The American musical has long provided an important vehicle through which writers, performers, and audiences reimagine who they are and how they might best interact with the world around them. Musicals are especially good at this because they provide not only an opportunity for us to enact dramatic versions of alternative identities, but also the material for performing such alternatives in the real world, through songs and the characters and attitudes those songs project. This book addresses a variety of specific themes in musicals that serve this general function: fairy tale and fantasy, idealism and inspiration, gender and sexuality, and relationships, among others. It also considers three overlapping genres that are central, in quite different ways, to the projection of personal identity: operetta, movie musicals, and operatic musicals. Among the musicals discussed are Camelot, Candide; Chicago; Company; Evita; Gypsy; Into the Woods; Kiss Me, Kate; A Little Night Music; Man of La Mancha; Meet Me in St. Louis; The Merry Widow; Moulin Rouge; My Fair Lady; Passion; The Rocky Horror Picture Show; Singin’ in the Rain; Stormy Weather; Sweeney Todd; and The Wizard of Oz. Complementing the author’s earlier work, The American Musical and the Formation of National Identity, this book completes a two-volume thematic history of the genre, designed for general audiences and specialists alike.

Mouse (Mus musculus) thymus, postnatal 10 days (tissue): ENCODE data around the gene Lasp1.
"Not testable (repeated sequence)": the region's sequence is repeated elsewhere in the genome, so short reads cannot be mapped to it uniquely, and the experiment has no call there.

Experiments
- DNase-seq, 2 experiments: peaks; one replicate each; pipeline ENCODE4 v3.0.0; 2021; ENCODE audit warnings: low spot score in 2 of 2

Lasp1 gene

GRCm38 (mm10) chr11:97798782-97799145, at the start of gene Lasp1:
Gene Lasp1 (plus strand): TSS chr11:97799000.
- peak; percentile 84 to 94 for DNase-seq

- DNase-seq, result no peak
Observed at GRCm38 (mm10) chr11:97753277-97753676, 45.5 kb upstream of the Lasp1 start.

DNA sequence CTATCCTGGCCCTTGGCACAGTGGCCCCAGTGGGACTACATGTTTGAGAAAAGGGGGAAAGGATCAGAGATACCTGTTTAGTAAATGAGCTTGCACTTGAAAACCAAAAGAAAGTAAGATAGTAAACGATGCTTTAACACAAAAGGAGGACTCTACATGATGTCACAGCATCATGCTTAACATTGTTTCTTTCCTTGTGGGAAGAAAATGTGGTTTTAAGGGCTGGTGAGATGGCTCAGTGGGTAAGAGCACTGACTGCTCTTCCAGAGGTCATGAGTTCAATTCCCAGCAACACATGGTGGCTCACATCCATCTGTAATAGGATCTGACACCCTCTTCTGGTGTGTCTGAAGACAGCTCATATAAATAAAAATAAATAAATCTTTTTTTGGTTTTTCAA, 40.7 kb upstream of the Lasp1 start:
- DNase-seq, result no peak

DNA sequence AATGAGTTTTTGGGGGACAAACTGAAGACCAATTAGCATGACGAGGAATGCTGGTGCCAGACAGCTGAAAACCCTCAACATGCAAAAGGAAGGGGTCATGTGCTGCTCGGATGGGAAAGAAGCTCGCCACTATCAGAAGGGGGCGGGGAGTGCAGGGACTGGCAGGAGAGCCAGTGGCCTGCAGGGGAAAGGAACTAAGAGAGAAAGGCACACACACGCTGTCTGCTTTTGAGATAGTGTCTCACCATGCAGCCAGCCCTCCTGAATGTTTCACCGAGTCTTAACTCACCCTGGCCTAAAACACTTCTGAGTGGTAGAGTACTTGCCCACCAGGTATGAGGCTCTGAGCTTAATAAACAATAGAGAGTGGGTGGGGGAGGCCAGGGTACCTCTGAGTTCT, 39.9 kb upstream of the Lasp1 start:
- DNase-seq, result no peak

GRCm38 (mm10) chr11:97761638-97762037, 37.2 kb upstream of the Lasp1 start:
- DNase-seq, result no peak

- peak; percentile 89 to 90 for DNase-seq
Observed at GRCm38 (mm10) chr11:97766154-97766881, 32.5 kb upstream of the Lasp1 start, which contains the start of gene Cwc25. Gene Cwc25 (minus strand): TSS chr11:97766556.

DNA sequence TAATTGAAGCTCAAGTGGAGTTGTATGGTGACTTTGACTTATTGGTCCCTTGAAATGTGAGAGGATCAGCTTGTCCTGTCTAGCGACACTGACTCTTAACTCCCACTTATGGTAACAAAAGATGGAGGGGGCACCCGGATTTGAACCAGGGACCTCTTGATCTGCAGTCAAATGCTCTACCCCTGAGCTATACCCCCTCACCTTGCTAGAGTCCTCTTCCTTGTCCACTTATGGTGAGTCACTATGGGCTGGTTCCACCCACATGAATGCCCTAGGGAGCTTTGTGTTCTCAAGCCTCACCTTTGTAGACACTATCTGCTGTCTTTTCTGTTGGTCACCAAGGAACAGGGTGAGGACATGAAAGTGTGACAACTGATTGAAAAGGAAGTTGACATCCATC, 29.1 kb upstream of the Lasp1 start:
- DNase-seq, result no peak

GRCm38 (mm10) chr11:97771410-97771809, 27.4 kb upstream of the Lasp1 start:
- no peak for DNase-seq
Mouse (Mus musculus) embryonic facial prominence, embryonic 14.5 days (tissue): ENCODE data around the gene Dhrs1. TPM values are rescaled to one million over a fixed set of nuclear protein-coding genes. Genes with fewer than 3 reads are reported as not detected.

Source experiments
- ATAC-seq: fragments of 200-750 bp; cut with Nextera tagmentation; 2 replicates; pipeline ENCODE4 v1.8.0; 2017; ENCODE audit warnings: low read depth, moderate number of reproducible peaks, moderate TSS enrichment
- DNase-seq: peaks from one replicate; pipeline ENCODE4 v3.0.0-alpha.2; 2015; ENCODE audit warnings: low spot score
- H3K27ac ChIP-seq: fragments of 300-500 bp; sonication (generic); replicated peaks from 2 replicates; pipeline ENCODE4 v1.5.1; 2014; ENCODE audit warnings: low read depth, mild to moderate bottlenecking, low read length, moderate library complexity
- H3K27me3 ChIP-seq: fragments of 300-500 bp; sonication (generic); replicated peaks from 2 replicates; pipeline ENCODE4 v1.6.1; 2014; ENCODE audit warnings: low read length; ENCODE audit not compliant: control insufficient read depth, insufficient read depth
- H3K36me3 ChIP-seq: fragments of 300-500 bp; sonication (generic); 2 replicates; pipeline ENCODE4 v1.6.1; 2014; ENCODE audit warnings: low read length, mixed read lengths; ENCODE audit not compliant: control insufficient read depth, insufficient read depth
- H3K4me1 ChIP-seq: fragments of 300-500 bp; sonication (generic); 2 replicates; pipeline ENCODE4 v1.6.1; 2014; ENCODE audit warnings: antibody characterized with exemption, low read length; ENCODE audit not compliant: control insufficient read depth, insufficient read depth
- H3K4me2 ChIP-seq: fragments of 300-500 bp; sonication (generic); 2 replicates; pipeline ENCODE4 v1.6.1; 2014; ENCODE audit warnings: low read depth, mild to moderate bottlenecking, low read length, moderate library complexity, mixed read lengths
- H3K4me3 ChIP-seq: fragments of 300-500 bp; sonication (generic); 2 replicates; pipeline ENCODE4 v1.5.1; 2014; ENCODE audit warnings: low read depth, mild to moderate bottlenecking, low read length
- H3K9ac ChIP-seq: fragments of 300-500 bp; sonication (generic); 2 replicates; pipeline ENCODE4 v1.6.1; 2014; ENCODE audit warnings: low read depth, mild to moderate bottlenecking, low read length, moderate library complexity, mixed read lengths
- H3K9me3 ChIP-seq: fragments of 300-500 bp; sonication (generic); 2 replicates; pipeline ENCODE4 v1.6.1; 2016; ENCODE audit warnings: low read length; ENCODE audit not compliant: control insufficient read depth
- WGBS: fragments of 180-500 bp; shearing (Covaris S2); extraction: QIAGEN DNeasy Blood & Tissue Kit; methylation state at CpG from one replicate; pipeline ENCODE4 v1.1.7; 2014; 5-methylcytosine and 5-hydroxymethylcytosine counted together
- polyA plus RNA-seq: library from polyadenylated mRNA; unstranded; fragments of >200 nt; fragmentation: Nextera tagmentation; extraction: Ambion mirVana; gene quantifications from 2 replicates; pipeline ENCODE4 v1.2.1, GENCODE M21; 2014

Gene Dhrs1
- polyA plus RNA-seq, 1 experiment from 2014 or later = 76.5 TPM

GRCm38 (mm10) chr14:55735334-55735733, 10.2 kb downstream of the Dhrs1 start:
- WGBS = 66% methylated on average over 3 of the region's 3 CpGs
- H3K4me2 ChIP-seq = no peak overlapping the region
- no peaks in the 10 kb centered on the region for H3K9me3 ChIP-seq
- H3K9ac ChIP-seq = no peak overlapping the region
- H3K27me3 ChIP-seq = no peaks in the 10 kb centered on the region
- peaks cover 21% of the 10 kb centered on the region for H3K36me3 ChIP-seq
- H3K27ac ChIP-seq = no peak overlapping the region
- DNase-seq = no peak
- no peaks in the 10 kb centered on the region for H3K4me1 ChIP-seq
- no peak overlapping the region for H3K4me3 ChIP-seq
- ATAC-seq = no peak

From Arthur Laurents, playwright, screenwriter, director a mesmerizing book about theater, the art, the artist, the insider, the outsider and the making of two of the greatest musicals of the American stage, West Side Story and Gypsy. It is a book profoundly enriched by the author s two loves, love for the theater and love for his partner of fifty-two years, Tom Hatcher, who shared and inspired every aspect of his life and his work.
Laurents writes about the musicals he directed, I Can Get It for You Wholesale, its producer David Merrick (the Abominable Showman ), and its (very young) stars Barbra Streisand and Elliott Gould . . . He writes about Stephen Sondheim s Anyone Can Whistle, which starred Angela Lansbury and Lee Remick, marking the debut for each in musical theater. He summons up the challenges and surprises that came with the making of La Cage aux Folles, the first big Broadway musical that was gay and glad to be.